Chicken is inexpensive, easy to find, and simple to cook. Nearly every culture has unique ways of utilizing the different cuts of chicken. In the Philippines, some of the most popular are adobo, arroz caldo, tinola, inasal, and piaparan. Most of these use common chicken parts like the breast, legs, and wings, but what about the remaining cuts? There’s no reason for the ribs, neck, or feet to go to waste – these parts still have lots to give!
Read on to learn how to cook every single part of this well-loved poultry and what recipes you can use them in.
The Popular Chicken Parts
1. Chicken breast
The most popular but also the most expensive cut is chicken breast. This is the lean boneless white meat from the pectoral muscles. Suggested cooking methods are grilling, baking, roasting, frying, or barbecuing.
Breast meat is good for one-bowl dishes like arroz caldo, so you don’t need to worry about trying to cut the meat or biting into bones. Add a few chunks to your Knorr Hot Meals Instant Arroz Caldo to make it even heartier. Make sure to slice the breast into bite-sized pieces before cooking. Another option is to boil or pan-fry it as one piece and then shred it before mixing it into your arroz caldo.
2. Chicken thighs
If you prefer dark meat, this is the part for you. Luckily, this is also one of the cheaper chicken cuts you can buy. The thigh is a cut of dark meat taken from the top half of the leg, just above the knee joint. You can buy them filleted or bone-in. The former requires less cooking time, but bone-in thighs provide more moisture and result in a tastier product.
Bone-in, skin-on chicken thighs are perfect to use in dishes like tinola. This dish involves cooking low and slow, allowing the bones and skin to lend more flavor. When cooked properly, the chicken almost falls off the bone.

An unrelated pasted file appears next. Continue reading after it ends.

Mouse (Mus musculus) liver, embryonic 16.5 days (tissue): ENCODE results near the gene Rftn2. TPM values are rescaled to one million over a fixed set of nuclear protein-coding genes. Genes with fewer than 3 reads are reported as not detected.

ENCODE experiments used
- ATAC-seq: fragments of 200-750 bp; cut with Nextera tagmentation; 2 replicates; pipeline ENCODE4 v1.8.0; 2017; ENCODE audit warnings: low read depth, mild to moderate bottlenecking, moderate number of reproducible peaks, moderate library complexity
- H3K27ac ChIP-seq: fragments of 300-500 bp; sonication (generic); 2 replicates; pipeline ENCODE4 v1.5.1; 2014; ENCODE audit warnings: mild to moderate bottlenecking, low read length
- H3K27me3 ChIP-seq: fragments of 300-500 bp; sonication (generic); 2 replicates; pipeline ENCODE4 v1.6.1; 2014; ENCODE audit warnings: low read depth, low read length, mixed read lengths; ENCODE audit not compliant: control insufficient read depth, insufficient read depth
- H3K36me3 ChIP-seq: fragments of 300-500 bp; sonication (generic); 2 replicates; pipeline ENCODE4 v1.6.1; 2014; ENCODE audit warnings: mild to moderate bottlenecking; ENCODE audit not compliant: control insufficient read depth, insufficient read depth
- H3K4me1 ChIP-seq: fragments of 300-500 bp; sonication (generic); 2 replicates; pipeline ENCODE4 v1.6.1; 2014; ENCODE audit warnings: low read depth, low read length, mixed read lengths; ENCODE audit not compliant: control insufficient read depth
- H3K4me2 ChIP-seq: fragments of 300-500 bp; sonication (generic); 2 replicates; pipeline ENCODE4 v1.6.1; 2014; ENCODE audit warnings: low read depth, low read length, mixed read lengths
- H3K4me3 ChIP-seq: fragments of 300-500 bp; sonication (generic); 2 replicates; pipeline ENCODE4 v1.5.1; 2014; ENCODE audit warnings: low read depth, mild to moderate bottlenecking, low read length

3. Drumsticks and wings
A drumstick is the chicken leg part minus the thigh. The chicken wing is easily recognized and has two parts to it. The first is the mini drumstick; the other half has two bones connected by some juicy white meat. Both cuts are also on the cheaper end.
These parts shine best in meals that use your hands due to the small bones. Think fried chicken or barbeque! Because these cuts are also bone-in, their meat absorbs the flavor of the bones, making them tasty and tender. You can marinate them and grill, or dip them in eggs, dredge them in flour, and fry them until golden.
The Underrated Chicken Cuts
1. Chicken neck
Some of the most flavorful parts of the chicken are often the most neglected. On top of the list is the very affordable chicken neck. Although they don’t have much meat, these parts have lots of fat and skin that are perfect for crisping up. Chicken necks also have many bones, collagen, and connective tissue that pack a flavorful punch.
You can prepare them like typical fried chicken, add them to your adobo, or make them into stock. If you intend to cook the necks for eating, a good tip is to salt them liberally and then prep them via sous vide. This process helps render excess fat before cooking, resulting in crispier necks.
2. Chicken ribs
The ribs are the scapula bones of the chicken. This cut has a more meat-to-bone ratio when compared to wings or drumettes but has the same flavor payoff for being close to the bone. Essentially white meat, the ribs also have the same nutritional value as breast meat.
You can use this cut in stews like chicken afritada or chicken caldereta. The bones will impart more flavor to the dish, while the white meat makes it a healthier option.
3. Chicken feet
The feet might not look like the most appetizing part of the chicken, but they are considered a delicacy in many Asian countries. Why? Because even if they're just bone and cartilage with no meat, the feet contain a lot of flavor.
But before cooking, they must be prepared and cleaned well. Make sure you remove all the yellow skin and then rinse in water. You can also remove the nails with a knife or a pair of scissors, but this is optional. Once the feet are clean, you can cook them or use them to make a thick, collagen-rich chicken broth.
Cooking chicken feet usually requires a three-step process of deep-frying, braising, and simmering in your chosen sauce. These steps help make the skin puffy and the cartilage gelatinous. Chicken feet work well in a dish like adobo because they will absorb its delicious umami-filled sauce.
Utilizing all chicken parts is a practical way of introducing nose-to-tail cooking at home. This means minimizing waste and maximizing every part's full potential. Be sure to keep this in mind next time you buy a whole chicken, and use this article as a guide to making the most of it. Para sarap to the bones talaga!